“We believe that if we take care of the land, the land will take care of us, and if we take care of the ocean, the ocean will take care of us. These are our breadbaskets,” said K̓áwáziɫ (Marilyn Slett), President of Coastal First Nations – Great Bear Initiative. “The Marine Protected Area Network is designed to protect and conserve these important resources from a place of co-governance that honours our expertise and our jurisdiction over our territories. Together, we have created a model that will support the conservation goals the world needs – protecting locally and globally significant ecosystems and species – and ensuring our communities have the resources, training and equipment for durable and collaborative management.”

group of Indigenous leaders in regalia, as well as BC and Canadian government reps, at a press conference in Vancouver
Press event in Vancouver, BC for the Great Bear Sea PFP. (Photo: Ileah Mattice / Coast Funds)

Coast Funds, the world’s first Indigenous-led conservation finance organization, will manage these funds on behalf of the participating First Nations. Over the next 20 years, Coast Funds expects the PFP will support more than 3,000 new jobs and 200 new businesses in marine stewardship, transportation and renewable energy, sustainable fisheries, eco-cultural tourism, and manufacturing and processing.

“With today’s announcement, First Nations are extending a successful model of collaborative stewardship, backed by durable conservation financing, from the rainforest to the sea,” says Eddy Adra, CEO, Coast Funds. “We look forward to continue working closely with First Nations, supporting them to invest in their community prosperity and marine stewardship programs which, in turn, will strengthen coastal communities and economies.”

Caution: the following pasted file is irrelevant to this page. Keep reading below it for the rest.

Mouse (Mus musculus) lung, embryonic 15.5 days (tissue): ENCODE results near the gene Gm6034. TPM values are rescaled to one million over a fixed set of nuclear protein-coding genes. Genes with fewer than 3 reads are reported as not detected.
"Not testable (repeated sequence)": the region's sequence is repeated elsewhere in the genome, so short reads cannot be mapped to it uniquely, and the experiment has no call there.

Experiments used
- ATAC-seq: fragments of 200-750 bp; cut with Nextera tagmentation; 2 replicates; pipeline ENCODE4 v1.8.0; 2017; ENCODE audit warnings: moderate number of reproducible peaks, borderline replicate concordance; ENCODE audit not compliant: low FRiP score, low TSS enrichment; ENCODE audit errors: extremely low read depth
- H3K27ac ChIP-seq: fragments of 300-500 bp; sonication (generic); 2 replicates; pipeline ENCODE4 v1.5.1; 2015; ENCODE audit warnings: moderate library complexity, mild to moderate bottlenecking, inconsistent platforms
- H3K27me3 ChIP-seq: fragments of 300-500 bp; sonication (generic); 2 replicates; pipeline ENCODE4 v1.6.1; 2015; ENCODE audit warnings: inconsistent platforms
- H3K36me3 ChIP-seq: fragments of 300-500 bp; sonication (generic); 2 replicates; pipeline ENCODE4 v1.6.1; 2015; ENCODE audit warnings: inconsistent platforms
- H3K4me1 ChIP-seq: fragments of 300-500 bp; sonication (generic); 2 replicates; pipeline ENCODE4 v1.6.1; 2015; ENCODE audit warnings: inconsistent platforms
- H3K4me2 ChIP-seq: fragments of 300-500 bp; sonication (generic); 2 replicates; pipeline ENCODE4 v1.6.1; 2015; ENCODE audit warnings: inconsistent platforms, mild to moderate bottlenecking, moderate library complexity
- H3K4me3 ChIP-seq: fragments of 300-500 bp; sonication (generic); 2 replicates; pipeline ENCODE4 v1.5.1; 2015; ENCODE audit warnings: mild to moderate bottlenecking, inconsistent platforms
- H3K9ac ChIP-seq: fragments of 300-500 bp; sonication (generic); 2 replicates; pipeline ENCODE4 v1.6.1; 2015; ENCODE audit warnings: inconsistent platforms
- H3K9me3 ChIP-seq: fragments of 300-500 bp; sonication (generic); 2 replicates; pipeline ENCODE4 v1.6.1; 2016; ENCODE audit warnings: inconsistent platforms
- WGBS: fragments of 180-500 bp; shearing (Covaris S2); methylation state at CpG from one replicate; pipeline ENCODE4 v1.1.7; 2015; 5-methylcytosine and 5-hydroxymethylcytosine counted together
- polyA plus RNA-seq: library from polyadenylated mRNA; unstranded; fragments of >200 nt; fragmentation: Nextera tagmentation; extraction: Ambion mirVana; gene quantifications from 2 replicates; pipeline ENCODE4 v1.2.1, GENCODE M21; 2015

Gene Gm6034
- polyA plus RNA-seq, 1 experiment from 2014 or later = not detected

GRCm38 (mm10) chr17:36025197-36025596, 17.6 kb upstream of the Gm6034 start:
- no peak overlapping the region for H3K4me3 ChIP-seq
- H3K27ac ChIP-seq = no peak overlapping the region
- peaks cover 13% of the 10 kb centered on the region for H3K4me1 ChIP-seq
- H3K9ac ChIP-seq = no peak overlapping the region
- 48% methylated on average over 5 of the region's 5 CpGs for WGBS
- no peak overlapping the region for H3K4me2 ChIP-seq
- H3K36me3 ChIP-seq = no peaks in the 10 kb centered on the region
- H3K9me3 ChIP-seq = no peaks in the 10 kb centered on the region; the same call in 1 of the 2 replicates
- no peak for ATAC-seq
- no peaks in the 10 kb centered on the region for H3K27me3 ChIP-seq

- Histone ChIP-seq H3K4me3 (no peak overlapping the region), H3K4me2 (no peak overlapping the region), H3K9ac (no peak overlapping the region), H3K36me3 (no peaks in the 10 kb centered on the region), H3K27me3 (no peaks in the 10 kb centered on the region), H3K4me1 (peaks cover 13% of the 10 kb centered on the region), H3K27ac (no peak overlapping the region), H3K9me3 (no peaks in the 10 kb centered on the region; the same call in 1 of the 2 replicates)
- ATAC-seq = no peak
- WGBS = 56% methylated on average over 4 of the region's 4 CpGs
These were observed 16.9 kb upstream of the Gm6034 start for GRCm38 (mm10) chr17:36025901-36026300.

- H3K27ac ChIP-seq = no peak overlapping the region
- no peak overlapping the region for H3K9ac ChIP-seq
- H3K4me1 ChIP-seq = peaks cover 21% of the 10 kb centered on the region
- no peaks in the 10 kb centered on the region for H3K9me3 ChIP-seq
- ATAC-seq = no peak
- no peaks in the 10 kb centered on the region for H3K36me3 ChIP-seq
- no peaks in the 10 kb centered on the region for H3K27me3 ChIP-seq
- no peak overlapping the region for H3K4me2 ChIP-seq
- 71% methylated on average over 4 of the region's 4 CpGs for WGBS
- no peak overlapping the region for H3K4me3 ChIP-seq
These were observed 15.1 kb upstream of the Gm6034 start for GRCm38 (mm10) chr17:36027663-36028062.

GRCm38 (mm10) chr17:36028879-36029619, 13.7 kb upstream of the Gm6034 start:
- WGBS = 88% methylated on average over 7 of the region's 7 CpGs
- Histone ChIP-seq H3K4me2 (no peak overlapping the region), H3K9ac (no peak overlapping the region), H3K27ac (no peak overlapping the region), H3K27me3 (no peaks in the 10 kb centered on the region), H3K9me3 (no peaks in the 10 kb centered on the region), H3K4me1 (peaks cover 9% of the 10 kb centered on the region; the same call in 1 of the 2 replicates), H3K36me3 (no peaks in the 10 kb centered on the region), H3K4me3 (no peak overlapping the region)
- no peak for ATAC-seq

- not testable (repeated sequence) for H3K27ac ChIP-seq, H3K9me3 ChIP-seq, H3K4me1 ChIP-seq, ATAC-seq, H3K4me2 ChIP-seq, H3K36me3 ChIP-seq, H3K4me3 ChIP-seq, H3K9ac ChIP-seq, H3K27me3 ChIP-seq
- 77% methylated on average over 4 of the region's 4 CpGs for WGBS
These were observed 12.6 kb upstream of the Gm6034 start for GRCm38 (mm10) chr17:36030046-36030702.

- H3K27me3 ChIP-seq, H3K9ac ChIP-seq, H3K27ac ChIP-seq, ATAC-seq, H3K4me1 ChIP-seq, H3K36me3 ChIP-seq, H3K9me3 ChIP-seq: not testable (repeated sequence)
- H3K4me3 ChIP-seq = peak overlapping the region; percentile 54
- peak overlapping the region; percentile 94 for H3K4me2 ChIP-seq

By working together with our philanthropic investors, both in Canada and across the world, our Nations recognize that we have created the model we need to ensure the viability of our coast for generations to come.

With today’s announcement, First Nations are extending a successful model of collaborative stewardship, backed by durable conservation financing, from the rainforest to the sea.

“Today we celebrate the future of the Great Bear Sea and the people who depend on it — with a new co-governance model designed by First Nations and backed by large-scale financing that will create sustainability and prosperity across this region,” said Hadley Archer, Executive Director, Nature United. “Nature United is proud to have supported all of the governance partners towards this historic milestone, which demonstrates the power and potential of Indigenous-led, collaborative conservation. This is the model we need to replicate across Canada to tackle the dual biodiversity and climate crises while supporting resilient communities and economies.”

The 17 First Nations participating in the Great Bear Sea PFP are the Haida Nation, Gitga’at First Nation, Gitxaała Nation, Haisla Nation, Kitselas First Nation, Kitsumkalum First Nation, Metlakatla First Nation, Heiltsuk Nation, Kitasoo Xai’xais Nation, Nuxalk Nation, Wuikinuxv Nation, Da’naxda’xw Nation, K’ómoks First Nation, Kwiakah First Nation, Mamalilikulla First Nation, Tlowitsis Nation, and Wei Wai Kum First Nation.